If the incentive auction of TV spectrum is successful in the United States, governments and regulators from around the world will take notice and may implement similar measures, according to NAB’s Rick Kaplan.
The United States is a “cautionary tale” for television broadcasters around the world when it comes to spectrum and the desire of lawmakers and spectrum regulators to reclaim bandwidth, warned Rick Kaplan, NAB’s EVP, strategic planning, during the “FOBTV” session Monday at IBC 2014.
Kaplan’s comment reflected the concern of many U.S. broadcasters and the industry association over the upcoming FCC incentive auction and repack.
If the incentive auction is successful in the United States, governments and regulators from around the world will take notice and may implement similar measures, he said.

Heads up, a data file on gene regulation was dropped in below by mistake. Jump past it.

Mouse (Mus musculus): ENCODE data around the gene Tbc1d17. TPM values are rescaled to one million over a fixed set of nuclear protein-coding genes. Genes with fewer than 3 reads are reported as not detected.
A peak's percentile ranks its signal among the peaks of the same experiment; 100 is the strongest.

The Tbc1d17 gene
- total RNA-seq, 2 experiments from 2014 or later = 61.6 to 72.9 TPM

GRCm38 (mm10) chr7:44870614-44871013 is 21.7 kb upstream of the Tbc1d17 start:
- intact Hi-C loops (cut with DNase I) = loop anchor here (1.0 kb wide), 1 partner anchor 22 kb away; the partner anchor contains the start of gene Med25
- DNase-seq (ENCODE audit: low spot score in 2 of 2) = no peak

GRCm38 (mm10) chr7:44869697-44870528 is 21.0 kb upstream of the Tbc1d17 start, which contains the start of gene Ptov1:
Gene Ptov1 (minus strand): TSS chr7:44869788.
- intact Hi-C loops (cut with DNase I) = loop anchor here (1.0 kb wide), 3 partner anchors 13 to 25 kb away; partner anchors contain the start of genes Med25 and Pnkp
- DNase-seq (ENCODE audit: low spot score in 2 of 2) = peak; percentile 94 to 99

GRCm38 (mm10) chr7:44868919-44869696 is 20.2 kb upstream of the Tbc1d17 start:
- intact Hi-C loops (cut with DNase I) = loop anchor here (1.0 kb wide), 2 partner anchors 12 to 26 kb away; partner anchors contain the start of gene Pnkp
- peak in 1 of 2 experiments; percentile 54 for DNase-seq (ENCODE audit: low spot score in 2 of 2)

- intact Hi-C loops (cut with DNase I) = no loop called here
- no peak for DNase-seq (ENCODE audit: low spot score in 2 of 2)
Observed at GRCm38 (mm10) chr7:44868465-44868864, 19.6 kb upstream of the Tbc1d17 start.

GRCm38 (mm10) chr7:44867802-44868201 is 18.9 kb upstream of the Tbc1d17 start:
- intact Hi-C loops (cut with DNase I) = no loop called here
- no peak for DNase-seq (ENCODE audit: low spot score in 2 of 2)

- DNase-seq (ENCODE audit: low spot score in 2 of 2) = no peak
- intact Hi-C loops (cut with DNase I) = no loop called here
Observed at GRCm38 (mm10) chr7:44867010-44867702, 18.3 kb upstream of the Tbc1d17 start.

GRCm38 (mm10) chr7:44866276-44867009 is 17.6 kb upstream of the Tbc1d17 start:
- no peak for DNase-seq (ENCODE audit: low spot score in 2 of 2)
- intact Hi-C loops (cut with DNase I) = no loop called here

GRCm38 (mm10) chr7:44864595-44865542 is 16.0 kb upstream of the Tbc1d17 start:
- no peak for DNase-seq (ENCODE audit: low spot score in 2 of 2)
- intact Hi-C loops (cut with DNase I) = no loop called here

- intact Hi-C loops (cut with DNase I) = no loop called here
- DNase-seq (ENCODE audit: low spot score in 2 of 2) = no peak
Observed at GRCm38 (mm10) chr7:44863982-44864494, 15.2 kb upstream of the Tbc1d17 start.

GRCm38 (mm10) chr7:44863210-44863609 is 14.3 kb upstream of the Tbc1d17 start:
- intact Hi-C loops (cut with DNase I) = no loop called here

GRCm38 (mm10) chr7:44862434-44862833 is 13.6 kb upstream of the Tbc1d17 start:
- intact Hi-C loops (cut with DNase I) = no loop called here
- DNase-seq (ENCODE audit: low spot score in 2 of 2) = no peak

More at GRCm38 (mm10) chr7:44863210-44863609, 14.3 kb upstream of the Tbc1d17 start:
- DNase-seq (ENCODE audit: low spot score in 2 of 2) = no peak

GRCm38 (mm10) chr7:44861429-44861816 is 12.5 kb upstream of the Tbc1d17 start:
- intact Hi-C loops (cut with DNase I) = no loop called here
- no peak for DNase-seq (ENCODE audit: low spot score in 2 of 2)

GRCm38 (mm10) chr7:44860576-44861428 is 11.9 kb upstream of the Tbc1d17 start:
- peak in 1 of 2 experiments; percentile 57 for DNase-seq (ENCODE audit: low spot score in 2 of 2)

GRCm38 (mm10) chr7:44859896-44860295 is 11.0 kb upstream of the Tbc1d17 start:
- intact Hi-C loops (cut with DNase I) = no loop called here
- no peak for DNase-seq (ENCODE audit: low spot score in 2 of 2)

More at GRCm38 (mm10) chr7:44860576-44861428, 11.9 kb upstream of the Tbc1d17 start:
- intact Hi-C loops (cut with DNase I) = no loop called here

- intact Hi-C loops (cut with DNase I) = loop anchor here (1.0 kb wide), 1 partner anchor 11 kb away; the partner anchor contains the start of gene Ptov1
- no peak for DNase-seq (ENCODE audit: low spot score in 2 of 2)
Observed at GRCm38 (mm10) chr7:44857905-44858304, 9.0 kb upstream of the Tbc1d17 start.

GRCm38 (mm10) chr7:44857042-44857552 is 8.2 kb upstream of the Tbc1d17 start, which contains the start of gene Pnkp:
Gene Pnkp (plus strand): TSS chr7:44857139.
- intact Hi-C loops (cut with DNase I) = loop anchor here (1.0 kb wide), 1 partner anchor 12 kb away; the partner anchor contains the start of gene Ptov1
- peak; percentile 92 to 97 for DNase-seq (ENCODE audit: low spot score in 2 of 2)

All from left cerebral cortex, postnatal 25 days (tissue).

Kaplan was one of a full slate of presenters and panelists at the session put on by the Future of Broadcast Television, an organization of broadcasters, industry associations and research institutes on a mission to promote adoption of a common worldwide standard for digital television.
Joining Kaplan during the two-and-half hour session were: Rich Chernock, chief science officer of Triveni Digital and the chairman of ATSC’s Working Group developing the ATSC 3.0 next-generation digital television standard; Pete Klenner, research engineer, and Frank Hermann, project leader, Digital Broadcasting, Panasonic AVC, Langen Development Center; Pablo Angueira, professor, Department of Communications Engineering, Bilbao Faculty of Engineering, University of Basque Country; Wenjun Zhang, chief scientist, National Engineering Research Center of Digital Television; Tomhiro Saito, NHK; and Phil Laven, chairman, Digital Video Broadcasting Project.